New Hampshire

  • New Hampshire Attorney General John M. Formella reported that the Belknap County Grand Jury returned three indictments charging Gerard Michael Healey with three class A felony counts of Theft. The indictments stem from an investigation which previously led to Healey being charged with 19 misdemeanor counts alleging he collected customer deposits in violation of New Hampshire’s Consumer Protection Act. In total, Healey is accused of stealing approximately $209,000.

New Jersey

  • New Jersey Attorney General Matthew J. Platkin and the Division of Consumer Affairs announced that Dollar General Corp., a national discount retail chain with 186 stores in New Jersey, has agreed to pay $1.2 million to resolve allegations by the Division’s Office of Weights and Measures (OWM) that the chain repeatedly engaged in pricing violations at several retail stores across the state. The settlement, which includes a $1.18 million civil penalty, is the largest ever obtained by OWM.


  • The Pennsylvania Attorney General Michelle Henry announced a lawsuit against Real McKoy Auto Sales, LLC, a Delaware based used vehicle dealer, and its owner, Ervin McKoy, for undisclosed issues with vehicles sold “as-is,” and failure to give buyers title documentation. The lawsuit asserts that Real McKoy engaged in unfair and deceptive acts and practices in violation of the Consumer Protection Law.  Specifically, consumers alleged that used vehicles they purchased broke down or were deemed unsafe to drive days after they were purchased from Real McKoy.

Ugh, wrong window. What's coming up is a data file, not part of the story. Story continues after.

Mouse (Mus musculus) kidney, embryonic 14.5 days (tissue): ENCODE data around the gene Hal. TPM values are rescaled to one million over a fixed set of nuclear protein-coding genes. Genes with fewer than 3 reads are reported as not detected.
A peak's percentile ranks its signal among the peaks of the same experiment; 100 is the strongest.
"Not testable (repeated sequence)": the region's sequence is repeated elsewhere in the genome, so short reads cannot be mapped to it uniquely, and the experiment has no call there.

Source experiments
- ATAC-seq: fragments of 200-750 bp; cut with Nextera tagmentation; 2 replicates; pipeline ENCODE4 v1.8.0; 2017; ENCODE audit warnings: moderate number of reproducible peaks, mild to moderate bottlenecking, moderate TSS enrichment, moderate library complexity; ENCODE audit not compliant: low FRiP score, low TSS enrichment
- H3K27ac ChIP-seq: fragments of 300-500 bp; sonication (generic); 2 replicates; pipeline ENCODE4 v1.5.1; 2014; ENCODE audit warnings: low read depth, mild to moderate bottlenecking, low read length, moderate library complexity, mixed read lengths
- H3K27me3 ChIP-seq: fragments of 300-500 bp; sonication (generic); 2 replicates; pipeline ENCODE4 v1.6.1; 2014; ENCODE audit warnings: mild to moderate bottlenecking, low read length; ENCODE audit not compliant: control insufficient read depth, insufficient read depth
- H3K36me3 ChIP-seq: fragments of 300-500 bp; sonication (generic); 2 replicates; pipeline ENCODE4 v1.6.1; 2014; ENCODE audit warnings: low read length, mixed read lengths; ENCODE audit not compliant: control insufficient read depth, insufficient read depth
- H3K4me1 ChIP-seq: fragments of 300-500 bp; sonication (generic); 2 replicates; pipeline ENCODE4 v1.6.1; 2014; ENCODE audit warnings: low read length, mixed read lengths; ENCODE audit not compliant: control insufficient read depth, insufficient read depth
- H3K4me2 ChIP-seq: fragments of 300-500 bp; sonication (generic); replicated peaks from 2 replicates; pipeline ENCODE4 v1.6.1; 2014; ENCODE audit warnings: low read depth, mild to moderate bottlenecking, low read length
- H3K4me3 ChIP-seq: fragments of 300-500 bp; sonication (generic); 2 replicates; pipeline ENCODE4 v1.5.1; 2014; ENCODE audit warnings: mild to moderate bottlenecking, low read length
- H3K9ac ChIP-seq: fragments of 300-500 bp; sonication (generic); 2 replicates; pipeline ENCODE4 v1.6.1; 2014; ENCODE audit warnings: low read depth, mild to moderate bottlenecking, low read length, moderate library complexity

• Aramingo Pharmacy, through its owner, Ahmed Bachir, pleaded guilty to Medicaid fraud after an investigation uncovered hundreds of thousands of dollars in fraudulent claims to health insurance providers, including Medicaid. Bachir will be required to pay $573,992 in restitution to the health insurance providers and $300,866 to the Commonwealth’s Bureau of Program Integrity, for a total restitution payment of $874,858.


  • Utah Attorney General Sean Reyes and the Utah Department of Commerce’s Division of Consumer Protection filed a lawsuit against Eli Lily, Novo Nordisk, and Sanofi, insulin manufacturers, and CVS Caremark, Express Scripts, and OptumRx, pharmacy benefits managers, for their involvement in an insulin pricing scheme. The lawsuit alleges that the manufacturers and PBMs worked together to inflate the reported price of diabetes medication. PBMs would raise prices during the pharmaceutical pricing chain, while manufacturers raised the price of diabetes medication only to refund a portion back to PBMs through rebates, discounts, credits, and administration fees.


  • Washington Attorney General Bob Ferguson publicized that his office will partner with tribes across the State to research, identify and create an inventory of cold cases involving missing and murdered Indigenous people that date back more than 40 years. The federal Emmett Till Cold Case Investigations and Prosecution Program supports state, local and tribal law enforcement efforts to investigate and prosecute cold cases from before 1980 that involve racially motivated crimes or civil rights violations.